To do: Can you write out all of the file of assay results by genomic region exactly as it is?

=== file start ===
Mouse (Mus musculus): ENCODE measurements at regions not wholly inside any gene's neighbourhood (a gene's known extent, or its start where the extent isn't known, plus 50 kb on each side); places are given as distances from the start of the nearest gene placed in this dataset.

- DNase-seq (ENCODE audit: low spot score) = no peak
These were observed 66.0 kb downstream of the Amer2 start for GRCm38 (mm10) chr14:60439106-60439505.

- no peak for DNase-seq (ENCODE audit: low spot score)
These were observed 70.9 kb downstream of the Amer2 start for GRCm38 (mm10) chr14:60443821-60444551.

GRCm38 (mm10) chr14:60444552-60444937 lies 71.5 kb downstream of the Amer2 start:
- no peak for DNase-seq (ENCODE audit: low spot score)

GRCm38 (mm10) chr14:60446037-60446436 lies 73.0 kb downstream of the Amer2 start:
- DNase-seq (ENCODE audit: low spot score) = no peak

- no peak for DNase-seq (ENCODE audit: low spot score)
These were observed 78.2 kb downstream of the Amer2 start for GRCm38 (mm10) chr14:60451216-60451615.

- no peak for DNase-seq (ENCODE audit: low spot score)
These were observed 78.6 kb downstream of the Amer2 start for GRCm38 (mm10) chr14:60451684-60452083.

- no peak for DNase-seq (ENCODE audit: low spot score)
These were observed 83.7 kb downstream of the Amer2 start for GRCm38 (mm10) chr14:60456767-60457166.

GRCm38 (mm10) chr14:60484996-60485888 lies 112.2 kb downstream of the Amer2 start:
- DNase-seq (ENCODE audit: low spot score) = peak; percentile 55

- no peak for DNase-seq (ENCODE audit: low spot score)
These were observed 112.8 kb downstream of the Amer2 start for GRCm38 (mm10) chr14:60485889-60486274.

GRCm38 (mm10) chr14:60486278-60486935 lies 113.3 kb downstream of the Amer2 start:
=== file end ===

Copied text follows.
Mouse (Mus musculus): ENCODE measurements at regions not wholly inside any gene's neighbourhood (a gene's known extent, or its start where the extent isn't known, plus 50 kb on each side); places are given as distances from the start of the nearest gene placed in this dataset.

- DNase-seq (ENCODE audit: low spot score) = no peak
These were observed 66.0 kb downstream of the Amer2 start for GRCm38 (mm10) chr14:60439106-60439505.

- no peak for DNase-seq (ENCODE audit: low spot score)
These were observed 70.9 kb downstream of the Amer2 start for GRCm38 (mm10) chr14:60443821-60444551.

GRCm38 (mm10) chr14:60444552-60444937 lies 71.5 kb downstream of the Amer2 start:
- no peak for DNase-seq (ENCODE audit: low spot score)

GRCm38 (mm10) chr14:60446037-60446436 lies 73.0 kb downstream of the Amer2 start:
- DNase-seq (ENCODE audit: low spot score) = no peak

- no peak for DNase-seq (ENCODE audit: low spot score)
These were observed 78.2 kb downstream of the Amer2 start for GRCm38 (mm10) chr14:60451216-60451615.

- no peak for DNase-seq (ENCODE audit: low spot score)
These were observed 78.6 kb downstream of the Amer2 start for GRCm38 (mm10) chr14:60451684-60452083.

- no peak for DNase-seq (ENCODE audit: low spot score)
These were observed 83.7 kb downstream of the Amer2 start for GRCm38 (mm10) chr14:60456767-60457166.

GRCm38 (mm10) chr14:60484996-60485888 lies 112.2 kb downstream of the Amer2 start:
- DNase-seq (ENCODE audit: low spot score) = peak; percentile 55

- no peak for DNase-seq (ENCODE audit: low spot score)
These were observed 112.8 kb downstream of the Amer2 start for GRCm38 (mm10) chr14:60485889-60486274.

GRCm38 (mm10) chr14:60486278-60486935 lies 113.3 kb downstream of the Amer2 start: